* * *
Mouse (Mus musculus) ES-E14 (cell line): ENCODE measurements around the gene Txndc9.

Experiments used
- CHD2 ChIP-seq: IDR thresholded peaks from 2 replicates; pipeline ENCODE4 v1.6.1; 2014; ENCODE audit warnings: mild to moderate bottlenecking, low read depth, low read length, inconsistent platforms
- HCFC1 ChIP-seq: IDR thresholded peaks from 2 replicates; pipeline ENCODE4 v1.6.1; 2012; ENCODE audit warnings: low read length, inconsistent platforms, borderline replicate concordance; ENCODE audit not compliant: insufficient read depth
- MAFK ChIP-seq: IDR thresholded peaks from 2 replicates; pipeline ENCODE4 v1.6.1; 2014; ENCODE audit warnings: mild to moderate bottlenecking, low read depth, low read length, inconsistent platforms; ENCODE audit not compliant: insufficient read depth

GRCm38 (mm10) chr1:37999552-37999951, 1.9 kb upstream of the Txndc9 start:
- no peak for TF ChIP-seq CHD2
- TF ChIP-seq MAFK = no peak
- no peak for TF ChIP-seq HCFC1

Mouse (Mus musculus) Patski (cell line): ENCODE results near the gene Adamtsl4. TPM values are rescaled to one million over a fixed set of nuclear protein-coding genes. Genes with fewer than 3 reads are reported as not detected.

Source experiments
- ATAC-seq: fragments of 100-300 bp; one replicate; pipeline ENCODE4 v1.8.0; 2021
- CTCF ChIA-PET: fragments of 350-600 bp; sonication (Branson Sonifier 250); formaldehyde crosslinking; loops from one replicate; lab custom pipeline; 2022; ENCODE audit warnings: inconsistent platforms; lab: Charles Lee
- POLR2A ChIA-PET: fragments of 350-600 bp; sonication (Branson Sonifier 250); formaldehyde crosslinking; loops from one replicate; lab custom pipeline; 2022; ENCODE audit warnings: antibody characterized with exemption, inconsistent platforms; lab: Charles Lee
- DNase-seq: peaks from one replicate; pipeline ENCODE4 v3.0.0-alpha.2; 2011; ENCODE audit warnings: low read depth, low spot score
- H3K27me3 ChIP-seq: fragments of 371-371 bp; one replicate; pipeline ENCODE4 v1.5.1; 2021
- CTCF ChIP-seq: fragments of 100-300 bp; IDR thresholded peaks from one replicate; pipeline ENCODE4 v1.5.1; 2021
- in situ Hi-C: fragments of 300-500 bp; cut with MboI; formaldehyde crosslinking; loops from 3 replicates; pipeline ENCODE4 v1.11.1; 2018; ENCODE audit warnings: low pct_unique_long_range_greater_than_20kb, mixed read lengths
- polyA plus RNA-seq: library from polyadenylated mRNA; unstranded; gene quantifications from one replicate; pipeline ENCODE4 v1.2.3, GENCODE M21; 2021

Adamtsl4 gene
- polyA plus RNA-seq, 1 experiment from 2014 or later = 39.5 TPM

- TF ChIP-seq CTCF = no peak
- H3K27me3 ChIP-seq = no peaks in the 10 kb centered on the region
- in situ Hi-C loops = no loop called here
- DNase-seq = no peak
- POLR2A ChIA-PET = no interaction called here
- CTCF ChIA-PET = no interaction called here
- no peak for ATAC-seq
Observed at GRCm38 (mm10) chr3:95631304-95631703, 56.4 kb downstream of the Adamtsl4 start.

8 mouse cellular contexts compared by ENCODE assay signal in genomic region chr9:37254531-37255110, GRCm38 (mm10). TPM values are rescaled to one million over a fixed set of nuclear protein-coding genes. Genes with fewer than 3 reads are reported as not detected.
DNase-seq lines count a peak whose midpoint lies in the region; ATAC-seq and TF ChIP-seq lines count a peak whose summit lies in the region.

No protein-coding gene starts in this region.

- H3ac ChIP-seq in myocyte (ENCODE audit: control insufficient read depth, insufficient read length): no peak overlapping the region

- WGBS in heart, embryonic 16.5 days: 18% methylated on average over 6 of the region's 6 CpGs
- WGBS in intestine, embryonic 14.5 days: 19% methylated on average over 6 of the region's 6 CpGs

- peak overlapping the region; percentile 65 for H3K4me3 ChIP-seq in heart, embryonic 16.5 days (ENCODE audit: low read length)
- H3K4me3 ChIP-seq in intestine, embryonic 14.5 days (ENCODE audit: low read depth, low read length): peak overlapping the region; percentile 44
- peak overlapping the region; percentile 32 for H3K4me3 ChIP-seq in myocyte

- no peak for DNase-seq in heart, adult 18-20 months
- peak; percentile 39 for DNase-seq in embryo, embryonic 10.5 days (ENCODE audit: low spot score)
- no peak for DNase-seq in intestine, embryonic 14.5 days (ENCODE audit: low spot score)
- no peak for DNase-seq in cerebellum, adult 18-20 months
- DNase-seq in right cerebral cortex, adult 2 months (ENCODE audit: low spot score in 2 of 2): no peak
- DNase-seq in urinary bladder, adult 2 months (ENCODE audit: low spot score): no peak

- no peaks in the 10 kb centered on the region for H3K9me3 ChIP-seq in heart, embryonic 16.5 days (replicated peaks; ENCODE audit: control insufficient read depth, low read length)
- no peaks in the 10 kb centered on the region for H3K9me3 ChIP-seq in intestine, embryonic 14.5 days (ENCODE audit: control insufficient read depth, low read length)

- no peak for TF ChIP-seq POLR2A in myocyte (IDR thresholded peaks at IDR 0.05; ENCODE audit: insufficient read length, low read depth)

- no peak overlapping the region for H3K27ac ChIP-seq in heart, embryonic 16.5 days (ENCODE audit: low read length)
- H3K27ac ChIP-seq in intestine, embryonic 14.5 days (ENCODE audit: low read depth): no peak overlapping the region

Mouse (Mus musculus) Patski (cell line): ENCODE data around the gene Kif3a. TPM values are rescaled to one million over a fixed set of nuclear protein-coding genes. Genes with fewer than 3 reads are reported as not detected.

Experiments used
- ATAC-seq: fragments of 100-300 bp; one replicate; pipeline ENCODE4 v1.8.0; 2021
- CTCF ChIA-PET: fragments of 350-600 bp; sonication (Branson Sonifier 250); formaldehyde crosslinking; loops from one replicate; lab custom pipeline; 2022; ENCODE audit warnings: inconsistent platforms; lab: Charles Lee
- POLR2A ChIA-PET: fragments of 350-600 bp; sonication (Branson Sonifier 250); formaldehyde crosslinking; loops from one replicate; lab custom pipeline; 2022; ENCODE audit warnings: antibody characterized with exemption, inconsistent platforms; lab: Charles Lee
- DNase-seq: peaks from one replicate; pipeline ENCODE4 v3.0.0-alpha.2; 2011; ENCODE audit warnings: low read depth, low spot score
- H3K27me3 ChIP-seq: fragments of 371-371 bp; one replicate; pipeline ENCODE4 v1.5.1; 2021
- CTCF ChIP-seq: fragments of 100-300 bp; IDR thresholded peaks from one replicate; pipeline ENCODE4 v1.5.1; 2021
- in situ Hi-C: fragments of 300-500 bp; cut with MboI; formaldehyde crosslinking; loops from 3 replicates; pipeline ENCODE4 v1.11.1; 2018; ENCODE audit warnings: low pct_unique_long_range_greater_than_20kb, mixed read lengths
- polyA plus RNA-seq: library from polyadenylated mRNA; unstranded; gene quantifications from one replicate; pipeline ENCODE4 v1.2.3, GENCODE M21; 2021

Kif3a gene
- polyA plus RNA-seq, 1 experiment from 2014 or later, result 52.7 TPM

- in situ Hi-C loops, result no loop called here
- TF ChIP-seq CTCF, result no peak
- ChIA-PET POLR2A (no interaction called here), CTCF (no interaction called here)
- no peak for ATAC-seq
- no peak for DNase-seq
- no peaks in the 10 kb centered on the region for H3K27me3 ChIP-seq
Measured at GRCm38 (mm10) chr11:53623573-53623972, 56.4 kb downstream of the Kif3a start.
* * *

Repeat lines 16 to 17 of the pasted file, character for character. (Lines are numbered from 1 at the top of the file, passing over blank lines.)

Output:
- H3K27me3 ChIP-seq: fragments of 371-371 bp; one replicate; pipeline ENCODE4 v1.5.1; 2021
- CTCF ChIP-seq: fragments of 100-300 bp; IDR thresholded peaks from one replicate; pipeline ENCODE4 v1.5.1; 2021